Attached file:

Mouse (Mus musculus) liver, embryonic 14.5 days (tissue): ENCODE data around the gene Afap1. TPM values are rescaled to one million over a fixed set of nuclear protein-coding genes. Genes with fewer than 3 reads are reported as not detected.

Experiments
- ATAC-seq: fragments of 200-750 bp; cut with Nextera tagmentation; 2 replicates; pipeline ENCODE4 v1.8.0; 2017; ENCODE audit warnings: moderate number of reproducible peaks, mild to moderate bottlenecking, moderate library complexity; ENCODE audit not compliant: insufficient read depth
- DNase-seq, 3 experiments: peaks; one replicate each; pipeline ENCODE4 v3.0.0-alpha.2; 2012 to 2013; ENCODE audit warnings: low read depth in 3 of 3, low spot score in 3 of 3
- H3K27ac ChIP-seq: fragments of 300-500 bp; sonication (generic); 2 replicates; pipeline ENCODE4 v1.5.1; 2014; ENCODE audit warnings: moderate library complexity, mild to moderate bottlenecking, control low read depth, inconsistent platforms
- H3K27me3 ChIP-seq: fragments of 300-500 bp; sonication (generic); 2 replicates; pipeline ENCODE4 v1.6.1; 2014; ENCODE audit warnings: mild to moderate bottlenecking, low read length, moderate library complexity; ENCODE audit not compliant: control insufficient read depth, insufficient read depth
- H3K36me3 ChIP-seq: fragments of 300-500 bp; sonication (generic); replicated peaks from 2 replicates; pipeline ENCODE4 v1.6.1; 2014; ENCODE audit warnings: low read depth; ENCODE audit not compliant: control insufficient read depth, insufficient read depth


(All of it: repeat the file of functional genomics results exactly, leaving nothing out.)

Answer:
Mouse (Mus musculus) liver, embryonic 14.5 days (tissue): ENCODE data around the gene Afap1. TPM values are rescaled to one million over a fixed set of nuclear protein-coding genes. Genes with fewer than 3 reads are reported as not detected.

Experiments
- ATAC-seq: fragments of 200-750 bp; cut with Nextera tagmentation; 2 replicates; pipeline ENCODE4 v1.8.0; 2017; ENCODE audit warnings: moderate number of reproducible peaks, mild to moderate bottlenecking, moderate library complexity; ENCODE audit not compliant: insufficient read depth
- DNase-seq, 3 experiments: peaks; one replicate each; pipeline ENCODE4 v3.0.0-alpha.2; 2012 to 2013; ENCODE audit warnings: low read depth in 3 of 3, low spot score in 3 of 3
- H3K27ac ChIP-seq: fragments of 300-500 bp; sonication (generic); 2 replicates; pipeline ENCODE4 v1.5.1; 2014; ENCODE audit warnings: moderate library complexity, mild to moderate bottlenecking, control low read depth, inconsistent platforms
- H3K27me3 ChIP-seq: fragments of 300-500 bp; sonication (generic); 2 replicates; pipeline ENCODE4 v1.6.1; 2014; ENCODE audit warnings: mild to moderate bottlenecking, low read length, moderate library complexity; ENCODE audit not compliant: control insufficient read depth, insufficient read depth
- H3K36me3 ChIP-seq: fragments of 300-500 bp; sonication (generic); replicated peaks from 2 replicates; pipeline ENCODE4 v1.6.1; 2014; ENCODE audit warnings: low read depth; ENCODE audit not compliant: control insufficient read depth, insufficient read depth